Injective homomorphism between two finite groups with the same order

I want to show given two groups $$G,H$$ and the homomorphism $$f:G\rightarrow H$$ injective with $$\text{ord}(G)=\text{ord}(H)<\infty$$, then $$f$$ is bijective.

Thank you very much in advance.

• Consider $G$ and $H$ as sets. Can you define an inverse? Now show that it is a homomorphism of groups (easy). Commented Jan 16, 2020 at 16:45
• Note that you do not need to use group theory anywhere to answer this question. An injective map between finite sets of equal size must be a bijection, see for example this question Commented Jan 16, 2020 at 17:02
• @TastyRomeo yes, but sometimes you can have a set-inverse that is not a morphism in the category you are looking at. Commented Jan 16, 2020 at 17:05
• The question didn't ask for the inverse to be a homomorphism. Commented Jan 16, 2020 at 18:25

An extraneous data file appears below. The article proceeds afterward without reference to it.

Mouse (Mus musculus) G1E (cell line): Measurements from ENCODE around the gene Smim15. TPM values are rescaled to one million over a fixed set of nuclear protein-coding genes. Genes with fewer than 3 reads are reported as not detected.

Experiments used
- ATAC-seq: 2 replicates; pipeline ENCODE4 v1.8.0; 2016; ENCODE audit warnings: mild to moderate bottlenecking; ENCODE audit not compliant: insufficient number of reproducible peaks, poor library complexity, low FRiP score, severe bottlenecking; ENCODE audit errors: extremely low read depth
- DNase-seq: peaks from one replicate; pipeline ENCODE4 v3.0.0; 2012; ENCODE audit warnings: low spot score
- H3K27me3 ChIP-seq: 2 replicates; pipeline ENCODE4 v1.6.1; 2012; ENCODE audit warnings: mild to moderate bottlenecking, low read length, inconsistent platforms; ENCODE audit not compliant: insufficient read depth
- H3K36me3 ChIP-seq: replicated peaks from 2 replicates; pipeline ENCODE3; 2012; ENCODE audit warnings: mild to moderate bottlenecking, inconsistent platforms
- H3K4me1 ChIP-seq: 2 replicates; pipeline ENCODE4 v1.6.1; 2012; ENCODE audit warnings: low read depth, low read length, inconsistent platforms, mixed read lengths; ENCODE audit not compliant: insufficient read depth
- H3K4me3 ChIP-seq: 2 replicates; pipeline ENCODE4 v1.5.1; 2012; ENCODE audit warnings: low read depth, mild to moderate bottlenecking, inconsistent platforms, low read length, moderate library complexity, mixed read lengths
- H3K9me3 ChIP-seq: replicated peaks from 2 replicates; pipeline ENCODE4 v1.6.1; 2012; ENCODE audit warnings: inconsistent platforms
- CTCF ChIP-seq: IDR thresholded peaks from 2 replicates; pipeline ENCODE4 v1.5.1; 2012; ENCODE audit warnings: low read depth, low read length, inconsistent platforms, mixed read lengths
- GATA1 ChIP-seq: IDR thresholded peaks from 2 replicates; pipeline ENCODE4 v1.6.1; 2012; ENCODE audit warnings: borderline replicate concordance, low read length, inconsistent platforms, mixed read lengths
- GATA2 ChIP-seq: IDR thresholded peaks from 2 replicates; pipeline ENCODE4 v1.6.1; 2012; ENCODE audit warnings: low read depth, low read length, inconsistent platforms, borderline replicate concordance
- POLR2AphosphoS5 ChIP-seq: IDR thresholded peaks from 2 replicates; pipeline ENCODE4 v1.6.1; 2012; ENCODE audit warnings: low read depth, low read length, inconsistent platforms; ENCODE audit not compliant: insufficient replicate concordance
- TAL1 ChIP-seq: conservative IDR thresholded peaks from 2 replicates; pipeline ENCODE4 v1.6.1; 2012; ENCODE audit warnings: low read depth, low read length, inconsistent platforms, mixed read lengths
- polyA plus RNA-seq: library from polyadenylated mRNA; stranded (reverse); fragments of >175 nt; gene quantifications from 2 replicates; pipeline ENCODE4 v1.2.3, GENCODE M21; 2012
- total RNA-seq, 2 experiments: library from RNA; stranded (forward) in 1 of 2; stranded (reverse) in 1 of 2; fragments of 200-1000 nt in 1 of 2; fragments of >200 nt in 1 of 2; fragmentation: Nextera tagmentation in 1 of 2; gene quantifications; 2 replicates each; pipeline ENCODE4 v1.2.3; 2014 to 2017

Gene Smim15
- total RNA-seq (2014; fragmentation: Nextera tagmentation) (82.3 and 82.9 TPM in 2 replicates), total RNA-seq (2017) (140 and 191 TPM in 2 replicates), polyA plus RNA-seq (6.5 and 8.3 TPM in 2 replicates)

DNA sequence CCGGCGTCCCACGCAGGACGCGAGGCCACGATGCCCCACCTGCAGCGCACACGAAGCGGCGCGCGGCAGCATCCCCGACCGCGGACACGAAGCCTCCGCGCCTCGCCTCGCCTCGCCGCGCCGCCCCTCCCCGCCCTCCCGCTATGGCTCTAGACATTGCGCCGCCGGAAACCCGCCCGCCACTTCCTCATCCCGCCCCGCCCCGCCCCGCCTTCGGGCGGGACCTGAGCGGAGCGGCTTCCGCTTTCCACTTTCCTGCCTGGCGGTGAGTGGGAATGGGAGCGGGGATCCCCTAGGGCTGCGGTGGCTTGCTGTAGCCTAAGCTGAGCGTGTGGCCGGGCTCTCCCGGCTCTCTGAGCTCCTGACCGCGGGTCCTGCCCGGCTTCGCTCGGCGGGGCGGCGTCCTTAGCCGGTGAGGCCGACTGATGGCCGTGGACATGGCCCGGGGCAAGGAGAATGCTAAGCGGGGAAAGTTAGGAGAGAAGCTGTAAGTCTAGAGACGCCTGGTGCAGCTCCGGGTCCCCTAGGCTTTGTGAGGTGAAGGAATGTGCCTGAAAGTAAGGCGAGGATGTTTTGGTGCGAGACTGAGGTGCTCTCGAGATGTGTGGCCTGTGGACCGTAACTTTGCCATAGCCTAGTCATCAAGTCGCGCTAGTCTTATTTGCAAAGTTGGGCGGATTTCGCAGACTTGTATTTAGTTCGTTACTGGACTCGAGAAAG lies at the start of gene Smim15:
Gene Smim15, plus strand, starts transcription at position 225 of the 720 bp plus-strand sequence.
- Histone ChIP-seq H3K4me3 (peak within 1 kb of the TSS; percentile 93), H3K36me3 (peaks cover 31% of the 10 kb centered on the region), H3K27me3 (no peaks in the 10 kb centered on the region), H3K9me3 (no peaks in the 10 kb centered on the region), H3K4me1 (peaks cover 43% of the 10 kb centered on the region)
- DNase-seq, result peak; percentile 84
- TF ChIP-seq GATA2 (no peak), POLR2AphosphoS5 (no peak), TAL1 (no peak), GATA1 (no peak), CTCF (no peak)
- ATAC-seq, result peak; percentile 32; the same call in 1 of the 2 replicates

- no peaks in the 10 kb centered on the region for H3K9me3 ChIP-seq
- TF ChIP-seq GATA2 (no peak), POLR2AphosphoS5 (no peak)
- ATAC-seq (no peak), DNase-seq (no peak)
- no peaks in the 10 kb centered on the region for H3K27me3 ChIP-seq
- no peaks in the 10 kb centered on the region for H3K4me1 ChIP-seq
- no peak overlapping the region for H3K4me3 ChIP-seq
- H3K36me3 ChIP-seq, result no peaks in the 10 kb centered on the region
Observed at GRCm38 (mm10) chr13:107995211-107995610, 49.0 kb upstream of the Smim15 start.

Hint: Since $$f$$ is injective, we know that $$H$$ contains a "copy" of $$G$$. Namely, the image $$\text{im}(f) \le H$$ is a subgroup of $$H$$ isomorphic to $$G$$ (why?). But if $$G$$ and $$H$$ are the same order, what can we conclude about $$\text{im}(f)$$ and $$H$$?
• Aaah, of course. The image of a homomorphism $f:G\rightarrow H$ is a subgroup of H, and if $f$ is injevtive, then $f:G\rightarrow \text{im}(G)$ is bijective (and still a homomorphism) and if a subgroup of a group has the same order, it has to be the group itself. Thank you very much. Commented Jan 16, 2020 at 17:01